39 S. Main St.
Marshall, NC 28753
The Colonel Lawrence Allen House is located in historic downtown Marshall, North Carolina. The house was built in 1849, and is the oldest building on Main Street. The home was built by Colonel Lawrence Allen who served as the first Clerk of Court for Marshall. Allen would go on to serve as an officer in the Confederate Army. He was later involved in the Shelton Laurel Massacre on January 18, 1863 in which 13 accused Union sympathizers were executed in Shelton Laurel, NC.
The home stands as a reminder of the divided loyalties of the residents of western North Carolina leading up to the American Civil War. A Civil War Trails marker out front of the house discusses an incident that occurred around and in the home in the early days of the war. The marker reads:
On May 13, 1861, voters gathered here in Marshall, the Madison County seat, to elect a delegate for the Secession Convention to be held in Raleigh. The citizens were divided in their loyalties. Sheriff Ransom P. Merrill and others were later described as “husawing for Jeff Davis & the confederacy,” while men of different opinions were shouting for “Washington and the Union.” One witness later noted that “a good Deel of Liquor had been drank that day.” When a dispute broke out between some Unionists and the sheriff, Merrill drew his pistol and shot and wounded Elisha Tweed, Elisha’s father and former clerk of the superior court, then shot Merrill with a double-barreled shotgun and killed him. The Tweeds later joined the 4th Tennessee Infantry (U.S.), but Neely died of fever in 1862. The voters elected secessionist J. A. McDowell to the state convention.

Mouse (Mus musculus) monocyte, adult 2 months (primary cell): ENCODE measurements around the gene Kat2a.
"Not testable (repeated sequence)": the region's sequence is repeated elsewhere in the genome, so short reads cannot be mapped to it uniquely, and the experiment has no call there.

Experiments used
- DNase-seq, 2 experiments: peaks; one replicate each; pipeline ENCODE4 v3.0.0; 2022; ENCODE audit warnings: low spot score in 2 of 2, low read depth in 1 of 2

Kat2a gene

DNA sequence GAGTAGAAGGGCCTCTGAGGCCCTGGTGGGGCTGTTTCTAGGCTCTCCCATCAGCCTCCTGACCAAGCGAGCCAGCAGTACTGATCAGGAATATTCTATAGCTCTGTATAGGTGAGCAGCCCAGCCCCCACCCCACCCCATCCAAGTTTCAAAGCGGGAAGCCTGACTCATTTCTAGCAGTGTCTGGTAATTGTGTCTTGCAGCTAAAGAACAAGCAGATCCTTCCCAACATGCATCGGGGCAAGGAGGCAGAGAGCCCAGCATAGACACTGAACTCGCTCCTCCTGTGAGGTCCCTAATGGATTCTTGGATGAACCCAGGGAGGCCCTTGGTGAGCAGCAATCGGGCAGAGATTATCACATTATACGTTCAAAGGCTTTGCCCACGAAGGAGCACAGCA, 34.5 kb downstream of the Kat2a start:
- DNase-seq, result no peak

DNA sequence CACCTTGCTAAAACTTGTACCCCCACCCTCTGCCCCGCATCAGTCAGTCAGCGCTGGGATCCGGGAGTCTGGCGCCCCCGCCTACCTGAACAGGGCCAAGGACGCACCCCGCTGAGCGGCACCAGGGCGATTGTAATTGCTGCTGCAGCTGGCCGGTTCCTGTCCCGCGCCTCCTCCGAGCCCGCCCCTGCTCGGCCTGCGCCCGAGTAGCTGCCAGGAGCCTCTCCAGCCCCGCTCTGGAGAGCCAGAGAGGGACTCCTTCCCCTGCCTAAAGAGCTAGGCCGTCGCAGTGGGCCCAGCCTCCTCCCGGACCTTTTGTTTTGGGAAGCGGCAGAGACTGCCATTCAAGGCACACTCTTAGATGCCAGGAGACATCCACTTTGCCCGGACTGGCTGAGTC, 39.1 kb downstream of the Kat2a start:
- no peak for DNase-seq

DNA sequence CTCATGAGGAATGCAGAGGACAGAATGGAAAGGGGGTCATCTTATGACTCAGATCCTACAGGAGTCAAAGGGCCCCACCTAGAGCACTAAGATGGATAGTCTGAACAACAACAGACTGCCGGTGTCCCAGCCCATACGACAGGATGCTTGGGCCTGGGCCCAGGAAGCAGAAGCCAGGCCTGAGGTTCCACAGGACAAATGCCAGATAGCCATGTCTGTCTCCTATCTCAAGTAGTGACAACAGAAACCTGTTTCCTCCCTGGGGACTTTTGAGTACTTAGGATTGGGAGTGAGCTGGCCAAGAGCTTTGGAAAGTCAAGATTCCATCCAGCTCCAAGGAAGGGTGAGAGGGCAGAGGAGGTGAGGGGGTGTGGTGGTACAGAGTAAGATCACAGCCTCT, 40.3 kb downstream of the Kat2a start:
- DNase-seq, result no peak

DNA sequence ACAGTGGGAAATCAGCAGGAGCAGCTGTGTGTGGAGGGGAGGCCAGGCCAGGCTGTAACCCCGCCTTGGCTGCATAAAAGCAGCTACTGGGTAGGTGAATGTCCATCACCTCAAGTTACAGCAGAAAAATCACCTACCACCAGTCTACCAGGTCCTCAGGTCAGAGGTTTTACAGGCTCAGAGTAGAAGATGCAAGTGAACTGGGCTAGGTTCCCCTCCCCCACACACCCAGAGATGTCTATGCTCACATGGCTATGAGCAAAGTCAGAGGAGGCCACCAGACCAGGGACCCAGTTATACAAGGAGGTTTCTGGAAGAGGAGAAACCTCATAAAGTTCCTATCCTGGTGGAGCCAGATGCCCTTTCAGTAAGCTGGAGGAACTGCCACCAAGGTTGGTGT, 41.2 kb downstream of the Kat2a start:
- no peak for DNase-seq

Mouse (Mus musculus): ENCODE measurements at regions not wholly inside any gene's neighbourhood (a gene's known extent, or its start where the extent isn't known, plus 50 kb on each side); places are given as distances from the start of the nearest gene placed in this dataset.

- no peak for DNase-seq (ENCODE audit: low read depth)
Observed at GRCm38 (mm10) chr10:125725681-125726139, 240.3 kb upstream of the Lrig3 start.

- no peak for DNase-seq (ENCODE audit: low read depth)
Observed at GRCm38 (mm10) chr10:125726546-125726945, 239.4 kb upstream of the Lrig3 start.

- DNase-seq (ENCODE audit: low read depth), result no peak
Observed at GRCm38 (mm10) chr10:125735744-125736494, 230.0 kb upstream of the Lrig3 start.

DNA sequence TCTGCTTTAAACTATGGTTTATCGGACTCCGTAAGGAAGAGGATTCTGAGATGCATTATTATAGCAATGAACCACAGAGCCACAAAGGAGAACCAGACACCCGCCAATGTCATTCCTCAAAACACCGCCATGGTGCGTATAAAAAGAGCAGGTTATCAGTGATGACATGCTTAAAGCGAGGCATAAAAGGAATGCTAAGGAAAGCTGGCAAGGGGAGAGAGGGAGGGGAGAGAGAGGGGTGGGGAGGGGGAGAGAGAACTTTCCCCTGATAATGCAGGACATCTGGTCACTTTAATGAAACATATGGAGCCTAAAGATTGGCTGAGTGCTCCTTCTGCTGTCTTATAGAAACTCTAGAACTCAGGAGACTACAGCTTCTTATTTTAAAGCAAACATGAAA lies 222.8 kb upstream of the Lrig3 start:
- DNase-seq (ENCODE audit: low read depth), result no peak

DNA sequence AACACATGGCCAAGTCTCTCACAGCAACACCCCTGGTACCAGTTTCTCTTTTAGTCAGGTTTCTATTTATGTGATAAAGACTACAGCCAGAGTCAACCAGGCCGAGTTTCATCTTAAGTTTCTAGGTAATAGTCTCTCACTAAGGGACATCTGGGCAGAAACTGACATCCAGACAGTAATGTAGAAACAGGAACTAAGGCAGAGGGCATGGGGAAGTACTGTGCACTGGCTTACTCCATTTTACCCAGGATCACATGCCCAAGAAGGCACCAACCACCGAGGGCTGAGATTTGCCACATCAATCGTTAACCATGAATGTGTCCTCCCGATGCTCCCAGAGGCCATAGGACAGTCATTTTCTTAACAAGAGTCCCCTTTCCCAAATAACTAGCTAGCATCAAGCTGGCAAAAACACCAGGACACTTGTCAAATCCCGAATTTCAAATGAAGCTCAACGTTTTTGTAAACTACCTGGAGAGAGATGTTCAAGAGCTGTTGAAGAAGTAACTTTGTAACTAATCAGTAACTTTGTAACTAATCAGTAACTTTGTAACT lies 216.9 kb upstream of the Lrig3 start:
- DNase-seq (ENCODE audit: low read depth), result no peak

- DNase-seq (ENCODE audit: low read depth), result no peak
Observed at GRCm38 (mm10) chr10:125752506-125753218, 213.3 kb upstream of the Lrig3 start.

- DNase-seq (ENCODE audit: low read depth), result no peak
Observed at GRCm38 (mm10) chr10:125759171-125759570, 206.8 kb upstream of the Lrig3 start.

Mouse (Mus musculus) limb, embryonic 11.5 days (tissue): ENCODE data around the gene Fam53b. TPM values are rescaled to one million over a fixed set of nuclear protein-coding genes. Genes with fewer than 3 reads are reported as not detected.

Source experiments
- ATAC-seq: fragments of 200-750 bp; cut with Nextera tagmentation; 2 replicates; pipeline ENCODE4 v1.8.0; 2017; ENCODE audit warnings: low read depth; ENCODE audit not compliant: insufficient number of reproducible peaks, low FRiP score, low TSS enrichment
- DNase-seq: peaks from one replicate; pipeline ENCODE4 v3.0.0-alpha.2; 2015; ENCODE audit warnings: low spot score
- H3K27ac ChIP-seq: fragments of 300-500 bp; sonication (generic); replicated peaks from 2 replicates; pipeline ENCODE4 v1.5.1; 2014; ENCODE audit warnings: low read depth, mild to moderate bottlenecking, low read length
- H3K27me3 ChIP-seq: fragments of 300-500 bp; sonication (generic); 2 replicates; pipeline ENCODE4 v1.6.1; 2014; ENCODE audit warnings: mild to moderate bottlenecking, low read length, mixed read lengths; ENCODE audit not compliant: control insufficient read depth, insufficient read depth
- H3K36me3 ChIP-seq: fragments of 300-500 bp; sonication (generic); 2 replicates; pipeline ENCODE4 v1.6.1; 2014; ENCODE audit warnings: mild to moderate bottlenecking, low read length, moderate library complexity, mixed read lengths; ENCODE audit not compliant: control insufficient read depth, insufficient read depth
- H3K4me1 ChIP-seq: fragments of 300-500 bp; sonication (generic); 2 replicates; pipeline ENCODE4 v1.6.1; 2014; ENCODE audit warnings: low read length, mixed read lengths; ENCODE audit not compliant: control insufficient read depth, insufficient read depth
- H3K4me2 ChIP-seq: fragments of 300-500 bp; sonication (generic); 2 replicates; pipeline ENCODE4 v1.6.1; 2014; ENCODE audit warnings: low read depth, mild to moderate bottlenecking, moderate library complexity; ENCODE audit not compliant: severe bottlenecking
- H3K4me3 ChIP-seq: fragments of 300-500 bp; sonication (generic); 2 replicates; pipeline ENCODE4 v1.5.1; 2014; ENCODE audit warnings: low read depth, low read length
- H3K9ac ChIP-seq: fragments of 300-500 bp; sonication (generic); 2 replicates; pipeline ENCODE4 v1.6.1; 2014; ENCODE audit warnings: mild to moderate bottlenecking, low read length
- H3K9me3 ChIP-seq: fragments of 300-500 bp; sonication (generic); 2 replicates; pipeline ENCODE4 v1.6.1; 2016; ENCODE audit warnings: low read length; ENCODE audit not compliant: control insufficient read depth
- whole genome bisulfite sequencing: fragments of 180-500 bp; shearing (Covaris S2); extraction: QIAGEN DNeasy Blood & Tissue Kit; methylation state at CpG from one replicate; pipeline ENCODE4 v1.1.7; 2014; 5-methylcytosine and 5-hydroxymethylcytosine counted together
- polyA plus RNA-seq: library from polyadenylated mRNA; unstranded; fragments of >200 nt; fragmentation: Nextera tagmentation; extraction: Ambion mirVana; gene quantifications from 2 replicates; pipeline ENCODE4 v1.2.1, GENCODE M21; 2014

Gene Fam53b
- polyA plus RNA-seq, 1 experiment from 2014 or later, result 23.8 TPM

The local “war within a war” had escalated in the mountains by January 1863, when Unionists from the county’s Shelton Laurel community were deprived of salt. A band of 50 or 60 Union soldiers and civilians raided Marshall, taking salt and other provisions and wounding Confederate Capt. John Peek. The raiders also ransacked the house in front of you, the home of Col. Lawrence M. Allen, 64th North Carolina Infantry. Two of Allen’s children, who were lying in the house desperately ill at the time, afterward died.
Confederate troops marched on Shelton Laurel to “put down the insurrection” and recover property taken from Marshall. Meeting resistance, the Confederates summarily executed at least 13 prisoners, men and boys, in what became known as the “Shelton Laurel Massacre.”
Below are a few links with more information on the Colonel Lawrence Allen House and the town of Marshall, along with some photos that I took during my 2011 visit to the hometown of my Ward ancestors: